“Once Tony found it, the team ramped up to deal with it. Everyone stayed up late to respond to the incident. It’s always cool to see the energy on the team when we focus on tackling an issue together.” —Julie Brown, Detection Analyst
As the detection engineering team tackled the onslaught of events, the incident handling team dug in and coordinated response with the customer.
Part 2: Handling the Incident
Joe Casazza, a Red Canary incident handler, led the remediation effort. In order to verify that the malware could no longer spread, he needed to work with the customer to remove aspects of persistence that the malware had created and plan a massive environment-wide restore. This was a challenging and time-consuming task, as the malware was located on more than 70 devices across the environment.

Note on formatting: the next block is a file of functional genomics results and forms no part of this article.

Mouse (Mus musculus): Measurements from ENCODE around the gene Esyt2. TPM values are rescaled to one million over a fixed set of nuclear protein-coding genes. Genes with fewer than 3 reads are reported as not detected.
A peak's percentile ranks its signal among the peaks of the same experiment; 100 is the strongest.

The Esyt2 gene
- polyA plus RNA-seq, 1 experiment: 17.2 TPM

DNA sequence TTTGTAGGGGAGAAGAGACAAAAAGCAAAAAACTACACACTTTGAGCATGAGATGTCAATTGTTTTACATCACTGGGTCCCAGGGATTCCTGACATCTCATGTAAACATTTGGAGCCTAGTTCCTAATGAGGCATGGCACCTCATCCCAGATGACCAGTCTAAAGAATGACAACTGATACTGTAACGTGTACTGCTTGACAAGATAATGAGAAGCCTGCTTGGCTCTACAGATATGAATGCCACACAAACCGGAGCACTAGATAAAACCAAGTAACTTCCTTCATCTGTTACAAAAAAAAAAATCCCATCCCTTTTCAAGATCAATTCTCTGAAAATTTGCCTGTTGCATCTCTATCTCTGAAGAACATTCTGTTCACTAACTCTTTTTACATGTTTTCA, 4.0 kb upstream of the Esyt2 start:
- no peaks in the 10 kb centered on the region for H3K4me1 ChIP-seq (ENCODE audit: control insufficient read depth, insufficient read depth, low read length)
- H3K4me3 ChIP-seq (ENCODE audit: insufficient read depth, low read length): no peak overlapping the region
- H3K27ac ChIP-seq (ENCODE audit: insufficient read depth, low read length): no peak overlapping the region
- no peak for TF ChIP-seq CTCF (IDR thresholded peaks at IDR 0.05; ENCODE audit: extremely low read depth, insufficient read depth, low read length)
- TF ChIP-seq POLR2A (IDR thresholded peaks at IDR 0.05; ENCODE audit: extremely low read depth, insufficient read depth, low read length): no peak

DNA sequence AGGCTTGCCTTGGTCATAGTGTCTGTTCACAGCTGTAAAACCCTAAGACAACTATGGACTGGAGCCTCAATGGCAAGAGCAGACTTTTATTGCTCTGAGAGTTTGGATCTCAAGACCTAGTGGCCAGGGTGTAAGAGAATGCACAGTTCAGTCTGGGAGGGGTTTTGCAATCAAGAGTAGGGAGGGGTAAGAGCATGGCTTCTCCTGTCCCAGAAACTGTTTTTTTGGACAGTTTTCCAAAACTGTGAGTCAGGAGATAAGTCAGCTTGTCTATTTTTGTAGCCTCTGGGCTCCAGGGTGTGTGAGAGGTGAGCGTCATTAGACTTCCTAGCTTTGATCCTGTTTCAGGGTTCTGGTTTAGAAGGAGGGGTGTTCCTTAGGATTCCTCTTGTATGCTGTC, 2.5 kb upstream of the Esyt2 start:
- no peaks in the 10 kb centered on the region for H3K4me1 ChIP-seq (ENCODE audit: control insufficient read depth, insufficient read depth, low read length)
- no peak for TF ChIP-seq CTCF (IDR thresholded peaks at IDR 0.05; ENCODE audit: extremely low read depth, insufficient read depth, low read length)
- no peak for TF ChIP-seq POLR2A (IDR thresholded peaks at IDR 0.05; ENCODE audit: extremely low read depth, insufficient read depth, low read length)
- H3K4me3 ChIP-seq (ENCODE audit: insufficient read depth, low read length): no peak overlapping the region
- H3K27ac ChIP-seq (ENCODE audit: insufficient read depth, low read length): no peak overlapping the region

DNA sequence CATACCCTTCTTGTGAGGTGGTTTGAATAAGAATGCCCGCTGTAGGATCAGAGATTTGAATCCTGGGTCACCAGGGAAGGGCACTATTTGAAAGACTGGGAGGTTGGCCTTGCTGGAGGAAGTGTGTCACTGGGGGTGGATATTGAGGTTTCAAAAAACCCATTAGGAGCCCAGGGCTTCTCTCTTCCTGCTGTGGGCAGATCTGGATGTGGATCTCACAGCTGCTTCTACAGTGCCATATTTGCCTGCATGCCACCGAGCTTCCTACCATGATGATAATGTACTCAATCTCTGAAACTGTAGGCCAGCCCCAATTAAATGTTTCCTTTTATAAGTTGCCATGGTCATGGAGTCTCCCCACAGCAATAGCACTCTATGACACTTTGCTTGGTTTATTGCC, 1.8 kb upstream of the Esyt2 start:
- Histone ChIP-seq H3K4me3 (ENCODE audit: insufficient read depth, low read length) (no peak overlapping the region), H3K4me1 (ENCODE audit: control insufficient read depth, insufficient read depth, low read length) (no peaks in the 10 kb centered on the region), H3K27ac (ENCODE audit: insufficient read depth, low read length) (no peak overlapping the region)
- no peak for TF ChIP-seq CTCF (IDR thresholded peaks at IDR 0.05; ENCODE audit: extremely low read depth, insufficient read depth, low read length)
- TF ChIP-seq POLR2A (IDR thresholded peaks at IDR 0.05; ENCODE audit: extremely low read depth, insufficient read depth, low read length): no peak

“Since this was a known attack vector, we first needed to find source material for the actor and the identified threat. This was easy because we had the telemetry about the actor’s actions and how it was carried out.
Next, we needed to verify the findings in order to make sure we got everything, including the registry keys writes, the PowerShell execution, file writes, and scheduled tasks. The mining was done via PowerShell making network connections, so that needed to be shut down.” – Joe Casazza, Incident Handler
Joe pulled in additional expertise to expedite the remediation. He ran communications with the customer while other handlers jumped in to write scripts, isolate endpoints, and execute other tasks required to remediate the environment.